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Sunday, August 06, 2006

Taliban Issue Warning As Fallen Troops Returned to Canada

As Canadian families received the remains of four soldiers killed in Afghanistan, a Taliban official delivered a chilling warning to NATO soldiers.

"We will increase the attacks against NATO, Canadians and other foreign supporters in the south [of Afghanistan]," Qari Yousaf Ahmadi, a Taliban spokesman, said in an interview with the Canadian Press.

"We have got more suicide attackers, so of course suicide attacks will be increased," Ahmadi said.

Ahmadi also said that the insurgents are not specifically targeting Canadian soldiers.

Ahmadi's threat was made after four soldiers were killed in two separate incidents on Aug. 3, near the village of Pashmul.

Cpl. Christopher Jonathan Reid, 34, of Truro, N.S. was killed when his armoured vehicle was struck by a roadside bomb.

Later the same day, Taliban militants armed with rocket-propelled grenades killed Sgt. Vaughn Ingram, 35, of Burgeo, N.L.; Cpl. Bryce James Keller, of Edmonton; and Pte. Kevin Dallaire, 22, of Calgary.

Based in Edmonton

All four of the soldiers were members of Princess Patricia's Canadian Light Infantry based in Edmonton.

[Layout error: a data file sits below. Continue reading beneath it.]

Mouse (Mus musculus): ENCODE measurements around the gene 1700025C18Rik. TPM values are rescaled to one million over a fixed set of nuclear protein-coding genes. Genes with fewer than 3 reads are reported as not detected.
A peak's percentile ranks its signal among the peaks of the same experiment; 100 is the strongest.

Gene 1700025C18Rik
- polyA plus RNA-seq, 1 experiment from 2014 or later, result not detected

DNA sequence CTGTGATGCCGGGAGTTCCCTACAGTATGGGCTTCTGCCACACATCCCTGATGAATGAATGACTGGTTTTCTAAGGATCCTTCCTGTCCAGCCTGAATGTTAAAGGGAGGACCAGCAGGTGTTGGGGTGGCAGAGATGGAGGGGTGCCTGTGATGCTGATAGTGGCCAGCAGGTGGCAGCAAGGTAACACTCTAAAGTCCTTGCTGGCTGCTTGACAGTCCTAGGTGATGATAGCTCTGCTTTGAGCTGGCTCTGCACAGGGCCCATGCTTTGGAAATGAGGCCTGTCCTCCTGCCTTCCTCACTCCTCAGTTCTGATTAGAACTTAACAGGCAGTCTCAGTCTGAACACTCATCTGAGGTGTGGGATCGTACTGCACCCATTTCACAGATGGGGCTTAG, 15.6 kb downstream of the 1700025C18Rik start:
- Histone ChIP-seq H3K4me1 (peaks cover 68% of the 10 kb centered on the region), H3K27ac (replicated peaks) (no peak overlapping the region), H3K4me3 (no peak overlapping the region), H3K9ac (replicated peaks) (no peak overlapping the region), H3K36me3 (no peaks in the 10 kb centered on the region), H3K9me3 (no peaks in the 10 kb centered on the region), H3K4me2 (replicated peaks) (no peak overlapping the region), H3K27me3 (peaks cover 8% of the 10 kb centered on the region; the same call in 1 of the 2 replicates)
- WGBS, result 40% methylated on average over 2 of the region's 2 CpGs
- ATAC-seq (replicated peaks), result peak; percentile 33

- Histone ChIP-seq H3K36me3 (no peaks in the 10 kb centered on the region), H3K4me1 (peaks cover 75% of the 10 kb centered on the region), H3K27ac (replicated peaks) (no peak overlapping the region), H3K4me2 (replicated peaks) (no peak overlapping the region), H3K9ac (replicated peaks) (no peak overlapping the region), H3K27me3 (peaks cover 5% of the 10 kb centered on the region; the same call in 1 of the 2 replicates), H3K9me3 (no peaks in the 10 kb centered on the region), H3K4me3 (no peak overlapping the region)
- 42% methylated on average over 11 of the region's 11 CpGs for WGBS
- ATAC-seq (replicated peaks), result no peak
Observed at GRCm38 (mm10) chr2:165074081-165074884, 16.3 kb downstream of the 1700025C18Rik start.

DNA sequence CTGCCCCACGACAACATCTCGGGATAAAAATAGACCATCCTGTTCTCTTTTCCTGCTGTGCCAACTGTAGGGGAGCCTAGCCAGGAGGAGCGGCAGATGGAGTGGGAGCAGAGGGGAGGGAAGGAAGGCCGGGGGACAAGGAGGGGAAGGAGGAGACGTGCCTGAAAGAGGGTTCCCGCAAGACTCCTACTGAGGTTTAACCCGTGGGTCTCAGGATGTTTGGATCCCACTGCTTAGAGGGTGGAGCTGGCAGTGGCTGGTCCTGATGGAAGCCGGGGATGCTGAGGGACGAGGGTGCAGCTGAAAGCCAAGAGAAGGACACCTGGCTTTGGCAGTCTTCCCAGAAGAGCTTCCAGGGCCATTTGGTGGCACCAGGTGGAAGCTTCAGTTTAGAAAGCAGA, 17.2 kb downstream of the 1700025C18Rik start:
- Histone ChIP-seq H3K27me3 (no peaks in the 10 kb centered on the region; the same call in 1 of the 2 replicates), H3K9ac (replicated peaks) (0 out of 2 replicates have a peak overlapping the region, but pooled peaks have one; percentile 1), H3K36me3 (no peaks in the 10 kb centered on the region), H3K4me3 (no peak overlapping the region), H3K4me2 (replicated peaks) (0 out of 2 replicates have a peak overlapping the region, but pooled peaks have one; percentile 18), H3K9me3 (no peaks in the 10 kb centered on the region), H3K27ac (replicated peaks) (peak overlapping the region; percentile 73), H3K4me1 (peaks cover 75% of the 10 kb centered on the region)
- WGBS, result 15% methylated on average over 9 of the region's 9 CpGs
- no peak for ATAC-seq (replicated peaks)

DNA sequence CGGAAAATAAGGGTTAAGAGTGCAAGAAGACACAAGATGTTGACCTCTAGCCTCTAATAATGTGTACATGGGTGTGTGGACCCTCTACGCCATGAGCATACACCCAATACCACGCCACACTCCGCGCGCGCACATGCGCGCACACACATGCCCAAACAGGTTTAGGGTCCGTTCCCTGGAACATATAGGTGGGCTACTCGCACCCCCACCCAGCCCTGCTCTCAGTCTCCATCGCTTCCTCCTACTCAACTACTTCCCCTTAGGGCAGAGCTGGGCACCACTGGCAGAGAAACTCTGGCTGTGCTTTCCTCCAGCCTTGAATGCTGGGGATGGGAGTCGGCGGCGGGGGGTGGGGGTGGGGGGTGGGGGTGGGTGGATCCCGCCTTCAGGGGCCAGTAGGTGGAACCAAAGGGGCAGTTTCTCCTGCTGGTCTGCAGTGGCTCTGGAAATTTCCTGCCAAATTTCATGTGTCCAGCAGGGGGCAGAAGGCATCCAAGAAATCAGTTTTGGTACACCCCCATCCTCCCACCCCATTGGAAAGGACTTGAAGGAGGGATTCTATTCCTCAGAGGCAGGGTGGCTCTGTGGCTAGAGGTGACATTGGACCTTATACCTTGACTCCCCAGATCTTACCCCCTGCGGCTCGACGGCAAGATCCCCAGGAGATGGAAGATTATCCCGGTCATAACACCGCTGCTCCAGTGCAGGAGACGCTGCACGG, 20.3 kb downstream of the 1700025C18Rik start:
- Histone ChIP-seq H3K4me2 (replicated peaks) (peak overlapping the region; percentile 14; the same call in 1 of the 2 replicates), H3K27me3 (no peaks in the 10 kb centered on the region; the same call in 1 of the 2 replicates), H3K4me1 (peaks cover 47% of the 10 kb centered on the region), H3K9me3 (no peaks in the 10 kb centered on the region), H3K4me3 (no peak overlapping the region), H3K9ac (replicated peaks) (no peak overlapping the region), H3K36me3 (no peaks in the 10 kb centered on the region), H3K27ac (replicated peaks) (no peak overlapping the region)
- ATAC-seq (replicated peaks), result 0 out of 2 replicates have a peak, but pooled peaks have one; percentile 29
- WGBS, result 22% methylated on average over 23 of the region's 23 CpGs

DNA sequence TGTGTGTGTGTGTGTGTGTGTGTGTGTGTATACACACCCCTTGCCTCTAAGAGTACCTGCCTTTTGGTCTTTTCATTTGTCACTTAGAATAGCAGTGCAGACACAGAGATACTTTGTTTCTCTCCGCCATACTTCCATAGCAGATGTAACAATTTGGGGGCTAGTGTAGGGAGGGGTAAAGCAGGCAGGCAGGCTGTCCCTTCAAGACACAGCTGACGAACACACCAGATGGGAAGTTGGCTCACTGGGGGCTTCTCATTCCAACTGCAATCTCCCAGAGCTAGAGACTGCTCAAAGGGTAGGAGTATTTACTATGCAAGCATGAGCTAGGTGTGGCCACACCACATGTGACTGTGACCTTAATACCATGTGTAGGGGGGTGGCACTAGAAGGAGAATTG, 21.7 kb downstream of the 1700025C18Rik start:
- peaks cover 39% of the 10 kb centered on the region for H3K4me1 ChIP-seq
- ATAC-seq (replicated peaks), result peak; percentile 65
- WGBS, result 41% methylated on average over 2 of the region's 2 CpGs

Minister of National Defence Gordon O'Connor and Gov. Gen. Michaëlle Jean joined the families of the soldiers at the repatriation ceremony at Canadian Forces base Trenton in Ontario on Sunday evening.

Earlier Sunday, a British soldier was shot and killed as NATO troops moved farther into the mountains of southern Afghanistan. The NATO troops clashed with insurgents in Helmand province's Musa Qala, officials said.

Suicide bomber

On the outskirts of Kandahar, where the coalition troops are based, a suspected suicide bomber in a truck packed with explosives crashed into a military convoy, injuring one coalition soldier.

Later in the day, three rockets hit the coalition base but caused no damage or injuries.

Local police reported that Afghan and British ground forces killed 17 Taliban insurgents in fighting on Sunday.

NATO-led troops have suffered nine fatalities — five of them Canadian — since they took over control from a U.S.-led coalition last Monday.

Canada has about 2,200 soldiers in Afghanistan.


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